Wednesday, March 27, 2013

Start the presses!


The fundamental principles of composition are constant.  Styles are invented, transformed, evolved.  Good styles depend upon the adaptation of principles and then validate those principles.  The composition may be poetry or prose, music or dance, sculpture or painting, but the same principles govern: order, structure, and motion; rhythm, melody, and harmony; contrast, conflict and resolution.  These make a symphony or a skyscraper or this page. 

Typeface is a film by Justin Nagan about the Hamilton Wood Type and Printing Company and the Wood Type Museum of Two Rivers, Wisconsin.  For about a hundred years, wooden type was the preferred mode for very large printing, from political protest placards to circus posters to billboards, and everything else that required type more than 72 points (1 inch) in size. These letters were larger than your hand, some a foot high. 



The film also ties in the re-birth of the old letter presses, history not just as it was but the adaptation and assumption of traditional tools and media to new expressions, bringing a “crazy growth in letter press printing.”  Students in university graphic arts classes make the pilgrimage to Two Rivers and then apply their insights on Chandler and Price, Steracle, and Vandercook presses.  At the museum, they acquire a three dimensional understanding of letters that is not available from  computerized typesetting.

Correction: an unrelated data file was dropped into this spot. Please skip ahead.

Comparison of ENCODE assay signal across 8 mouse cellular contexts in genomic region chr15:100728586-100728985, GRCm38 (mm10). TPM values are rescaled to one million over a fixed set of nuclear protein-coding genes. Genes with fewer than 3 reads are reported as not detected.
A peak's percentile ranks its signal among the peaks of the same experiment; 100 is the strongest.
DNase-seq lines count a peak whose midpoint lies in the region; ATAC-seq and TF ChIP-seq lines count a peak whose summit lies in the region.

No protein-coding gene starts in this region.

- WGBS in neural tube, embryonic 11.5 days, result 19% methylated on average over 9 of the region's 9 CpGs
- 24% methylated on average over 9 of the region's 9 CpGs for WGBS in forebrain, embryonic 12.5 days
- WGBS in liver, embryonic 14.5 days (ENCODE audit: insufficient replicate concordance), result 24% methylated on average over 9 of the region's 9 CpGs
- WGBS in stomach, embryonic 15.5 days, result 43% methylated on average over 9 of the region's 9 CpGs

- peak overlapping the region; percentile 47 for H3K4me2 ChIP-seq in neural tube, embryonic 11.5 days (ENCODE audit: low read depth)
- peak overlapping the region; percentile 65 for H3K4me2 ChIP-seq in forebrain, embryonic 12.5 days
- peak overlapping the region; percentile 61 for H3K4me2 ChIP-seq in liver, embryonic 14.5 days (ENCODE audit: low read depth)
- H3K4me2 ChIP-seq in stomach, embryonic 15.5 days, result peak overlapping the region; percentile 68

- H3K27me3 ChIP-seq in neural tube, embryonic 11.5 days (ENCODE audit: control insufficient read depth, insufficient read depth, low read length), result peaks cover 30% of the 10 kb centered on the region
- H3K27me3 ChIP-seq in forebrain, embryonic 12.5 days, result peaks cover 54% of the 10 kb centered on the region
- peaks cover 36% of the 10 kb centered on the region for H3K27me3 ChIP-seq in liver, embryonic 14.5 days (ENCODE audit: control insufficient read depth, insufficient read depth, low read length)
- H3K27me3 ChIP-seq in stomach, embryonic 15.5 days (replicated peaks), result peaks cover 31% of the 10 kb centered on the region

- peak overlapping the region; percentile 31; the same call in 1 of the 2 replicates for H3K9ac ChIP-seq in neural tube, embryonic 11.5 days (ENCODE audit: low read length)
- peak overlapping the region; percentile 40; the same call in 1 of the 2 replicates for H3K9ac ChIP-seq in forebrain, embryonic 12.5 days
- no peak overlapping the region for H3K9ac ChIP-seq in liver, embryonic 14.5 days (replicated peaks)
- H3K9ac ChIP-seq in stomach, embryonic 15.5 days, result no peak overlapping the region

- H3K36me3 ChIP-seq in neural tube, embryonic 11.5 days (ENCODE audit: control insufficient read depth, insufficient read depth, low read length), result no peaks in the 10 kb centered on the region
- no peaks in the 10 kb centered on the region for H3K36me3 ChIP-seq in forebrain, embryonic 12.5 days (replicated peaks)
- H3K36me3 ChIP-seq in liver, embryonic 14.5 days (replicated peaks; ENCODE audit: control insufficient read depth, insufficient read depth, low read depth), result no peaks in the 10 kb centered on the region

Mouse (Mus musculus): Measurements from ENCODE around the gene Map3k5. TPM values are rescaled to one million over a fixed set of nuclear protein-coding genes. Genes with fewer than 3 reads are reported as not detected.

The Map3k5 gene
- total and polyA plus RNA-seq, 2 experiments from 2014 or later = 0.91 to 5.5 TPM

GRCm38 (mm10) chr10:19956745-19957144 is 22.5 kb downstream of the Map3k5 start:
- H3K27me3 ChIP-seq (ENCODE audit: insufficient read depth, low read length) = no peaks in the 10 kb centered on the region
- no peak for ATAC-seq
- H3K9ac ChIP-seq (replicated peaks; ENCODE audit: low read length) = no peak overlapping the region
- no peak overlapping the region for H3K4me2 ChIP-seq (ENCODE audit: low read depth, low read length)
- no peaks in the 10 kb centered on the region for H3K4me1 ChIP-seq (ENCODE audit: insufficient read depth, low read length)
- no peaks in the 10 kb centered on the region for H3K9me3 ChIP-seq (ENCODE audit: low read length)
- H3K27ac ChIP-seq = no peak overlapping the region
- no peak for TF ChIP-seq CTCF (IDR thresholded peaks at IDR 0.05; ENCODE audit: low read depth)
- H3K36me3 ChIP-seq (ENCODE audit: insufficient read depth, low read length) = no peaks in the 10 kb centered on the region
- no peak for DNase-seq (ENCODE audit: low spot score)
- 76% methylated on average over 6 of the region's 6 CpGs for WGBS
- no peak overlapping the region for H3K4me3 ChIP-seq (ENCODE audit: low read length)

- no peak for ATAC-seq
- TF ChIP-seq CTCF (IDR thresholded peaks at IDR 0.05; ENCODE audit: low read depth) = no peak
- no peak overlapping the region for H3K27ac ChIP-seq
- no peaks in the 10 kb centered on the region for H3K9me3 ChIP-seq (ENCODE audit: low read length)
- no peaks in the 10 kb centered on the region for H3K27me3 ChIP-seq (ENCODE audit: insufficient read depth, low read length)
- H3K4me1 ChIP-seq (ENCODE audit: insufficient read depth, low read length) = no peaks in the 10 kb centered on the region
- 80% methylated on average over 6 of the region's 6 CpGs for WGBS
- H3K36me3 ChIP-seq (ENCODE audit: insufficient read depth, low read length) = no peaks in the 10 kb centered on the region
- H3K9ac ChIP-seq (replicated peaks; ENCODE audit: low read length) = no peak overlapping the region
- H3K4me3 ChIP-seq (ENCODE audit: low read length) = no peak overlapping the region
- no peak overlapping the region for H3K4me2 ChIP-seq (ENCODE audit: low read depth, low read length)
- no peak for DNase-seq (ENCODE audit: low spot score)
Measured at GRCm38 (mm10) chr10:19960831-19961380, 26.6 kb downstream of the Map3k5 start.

The bonus features in this disk deliver the nuance and context.  Among them are an extended history of wood type and “The Most Ambitious Type in the World: Louis John Pouchée.” 

When I win the fight with Blogspot, these blogs begin with an opening paragraph in blue Helvetica Bold 12 point.  The body is in Georgia.


 “Since millions of people see and use Helvetica every day, I guess I just wondered, "Why?" How did a typeface drawn by a little-known Swiss designer in 1957 become one of the most popular ways for us to communicate our words fifty years later? And what are the repercussions of that popularity, has it resulted in the globalization of our visual culture? Does a storefront today look the same in Minneapolis, Melbourne and Munich? How do we interact with type on a daily basis? And what about the effects of technology on type and graphic design, and the ways we consume it? Most of us use computers and digital fonts every day, so are we all graphic designers now, in a sense?” 
Also on Necessary Facts 

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